For example, individuals may request for access to their personal data held by your business (see the Access and Correction Obligation above). They may also submit a complaint to the PDPC which will investigate your business’ conduct and compliance with the PDPA.

If it is found that your business is not PDPA-compliant, the PDPC may:

  • impose a financial penalty of up to $1 million
  • Direct your business to stop collecting, using or disclosing personal data in contravention of the PDPA
  • Direct your business to destroy personal data collected in contravention of the PDPA

In April 2016, the Business Times reported that 11 companies, including Challenger Technologies and K Box Entertainment Group (K Box), had been fined for breaching data protection obligations under the PDPA.

K Box, in particular, was fined $50,000 for failing to implement adequate security measures to protect the personal data of its members.

What Should You Do If You Collect, Use or Disclose Individuals’ Personal Data Throughout the Course of Your Business?

  • If your business wants to store personal data in the cloud, you should take appropriate steps to ensure that the transfer of data to the cloud complies with the PDPA’s data protection laws.
  • If your business issues newsletters through email, you should ensure that the creation and sending of your newsletter as well as the management of your subscriber list complies with the PDPA and other applicable laws.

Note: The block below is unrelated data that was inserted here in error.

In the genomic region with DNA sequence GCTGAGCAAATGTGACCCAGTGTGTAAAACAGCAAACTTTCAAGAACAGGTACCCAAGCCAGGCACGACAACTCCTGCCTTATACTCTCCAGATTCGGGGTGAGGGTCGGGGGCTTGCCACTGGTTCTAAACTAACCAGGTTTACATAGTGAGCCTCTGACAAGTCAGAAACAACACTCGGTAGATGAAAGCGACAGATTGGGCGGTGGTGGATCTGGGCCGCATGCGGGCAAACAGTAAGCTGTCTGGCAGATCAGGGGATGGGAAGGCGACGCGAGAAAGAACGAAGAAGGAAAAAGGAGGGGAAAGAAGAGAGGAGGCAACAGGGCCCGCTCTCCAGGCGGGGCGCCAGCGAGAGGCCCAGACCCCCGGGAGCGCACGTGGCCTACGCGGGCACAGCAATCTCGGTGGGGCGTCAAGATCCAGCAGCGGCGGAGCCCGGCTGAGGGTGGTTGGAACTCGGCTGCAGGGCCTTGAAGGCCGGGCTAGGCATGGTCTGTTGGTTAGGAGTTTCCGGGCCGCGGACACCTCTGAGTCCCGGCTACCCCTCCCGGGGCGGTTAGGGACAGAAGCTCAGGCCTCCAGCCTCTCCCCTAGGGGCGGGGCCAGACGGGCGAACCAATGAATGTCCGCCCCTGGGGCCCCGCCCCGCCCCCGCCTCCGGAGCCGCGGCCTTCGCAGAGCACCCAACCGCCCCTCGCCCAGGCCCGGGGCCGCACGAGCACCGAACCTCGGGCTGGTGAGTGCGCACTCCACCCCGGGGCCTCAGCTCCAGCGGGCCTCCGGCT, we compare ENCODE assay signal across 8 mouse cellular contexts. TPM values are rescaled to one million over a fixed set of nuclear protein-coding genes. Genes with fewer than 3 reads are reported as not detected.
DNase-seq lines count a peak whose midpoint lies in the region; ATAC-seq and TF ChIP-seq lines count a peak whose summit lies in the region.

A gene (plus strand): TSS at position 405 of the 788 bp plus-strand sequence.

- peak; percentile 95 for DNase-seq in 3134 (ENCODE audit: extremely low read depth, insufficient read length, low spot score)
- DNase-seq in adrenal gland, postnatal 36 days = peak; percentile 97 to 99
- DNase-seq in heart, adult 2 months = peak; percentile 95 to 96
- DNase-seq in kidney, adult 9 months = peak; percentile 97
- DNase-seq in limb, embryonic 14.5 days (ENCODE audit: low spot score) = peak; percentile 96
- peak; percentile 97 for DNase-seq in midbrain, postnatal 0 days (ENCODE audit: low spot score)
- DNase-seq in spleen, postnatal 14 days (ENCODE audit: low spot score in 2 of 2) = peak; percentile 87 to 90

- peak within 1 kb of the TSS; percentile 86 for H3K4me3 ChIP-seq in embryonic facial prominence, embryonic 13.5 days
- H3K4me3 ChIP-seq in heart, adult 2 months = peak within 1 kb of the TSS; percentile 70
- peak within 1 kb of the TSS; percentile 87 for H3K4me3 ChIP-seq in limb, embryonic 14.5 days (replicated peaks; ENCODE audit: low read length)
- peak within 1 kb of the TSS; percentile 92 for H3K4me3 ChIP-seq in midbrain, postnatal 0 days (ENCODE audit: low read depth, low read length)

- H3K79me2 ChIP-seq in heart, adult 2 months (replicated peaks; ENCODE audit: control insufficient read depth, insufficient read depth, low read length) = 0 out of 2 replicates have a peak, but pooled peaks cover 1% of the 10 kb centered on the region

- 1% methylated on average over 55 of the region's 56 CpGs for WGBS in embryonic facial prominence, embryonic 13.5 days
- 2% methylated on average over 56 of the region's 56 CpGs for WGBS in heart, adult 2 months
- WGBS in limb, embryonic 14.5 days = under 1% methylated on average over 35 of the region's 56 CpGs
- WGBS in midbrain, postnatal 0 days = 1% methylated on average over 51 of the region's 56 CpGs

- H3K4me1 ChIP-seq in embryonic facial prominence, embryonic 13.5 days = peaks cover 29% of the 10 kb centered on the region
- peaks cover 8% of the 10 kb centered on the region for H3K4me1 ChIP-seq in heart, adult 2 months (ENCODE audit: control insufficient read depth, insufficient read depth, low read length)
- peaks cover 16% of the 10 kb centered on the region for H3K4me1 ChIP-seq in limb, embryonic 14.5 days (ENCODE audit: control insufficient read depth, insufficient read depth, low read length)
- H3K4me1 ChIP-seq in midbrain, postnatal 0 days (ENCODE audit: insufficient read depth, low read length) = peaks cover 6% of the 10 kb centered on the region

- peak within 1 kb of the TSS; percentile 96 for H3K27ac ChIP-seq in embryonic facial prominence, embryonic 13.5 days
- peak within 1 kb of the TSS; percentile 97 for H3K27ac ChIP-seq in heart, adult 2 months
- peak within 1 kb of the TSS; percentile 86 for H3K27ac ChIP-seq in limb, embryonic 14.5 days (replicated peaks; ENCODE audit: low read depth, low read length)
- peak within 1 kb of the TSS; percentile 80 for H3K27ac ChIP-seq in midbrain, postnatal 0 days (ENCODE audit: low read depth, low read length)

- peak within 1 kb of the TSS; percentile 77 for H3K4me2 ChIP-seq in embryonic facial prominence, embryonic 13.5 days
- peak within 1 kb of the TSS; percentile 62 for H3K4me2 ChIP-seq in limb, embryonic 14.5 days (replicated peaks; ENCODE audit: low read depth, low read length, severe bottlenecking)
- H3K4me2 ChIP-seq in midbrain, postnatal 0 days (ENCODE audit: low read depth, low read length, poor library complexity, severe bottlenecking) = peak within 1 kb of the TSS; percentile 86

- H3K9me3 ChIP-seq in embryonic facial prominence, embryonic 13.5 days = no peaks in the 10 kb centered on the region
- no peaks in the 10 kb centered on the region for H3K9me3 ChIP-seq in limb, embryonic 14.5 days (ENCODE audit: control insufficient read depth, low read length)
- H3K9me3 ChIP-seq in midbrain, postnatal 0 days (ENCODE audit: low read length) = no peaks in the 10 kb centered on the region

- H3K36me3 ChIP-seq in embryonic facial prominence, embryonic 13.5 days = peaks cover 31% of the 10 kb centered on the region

• Should your business be involved in telemarketing, you should ensure that the relevant regulations, including those relating to the Do Not Call (DNC) Registry are complied with The DNC regime established under the PDPA, prohibits organisations from sending marketing messages to Singapore telephone numbers registered with the DNC Registry.
  • If your business maintains physical or electronic records of personal data, these records have to be disposed of, using appropriate methods, as stipulated in the PDPA.
  • From 1 Sep 2019 onwards, businesses will also not be allowed to make copies of individuals’ NRICs, or collect, use or disclose NRIC numbers, unless this is required by law or required to verify an individual’s identity to a “high degree of fidelity”.

To prevent thefts and leaks of personal data, and monetary penalties as a result, it is important to have a clear understanding of the business’ PDPA obligations.

If you have any questions or concerns regarding PDPA compliance, consider getting in touch with one of our data protection lawyers.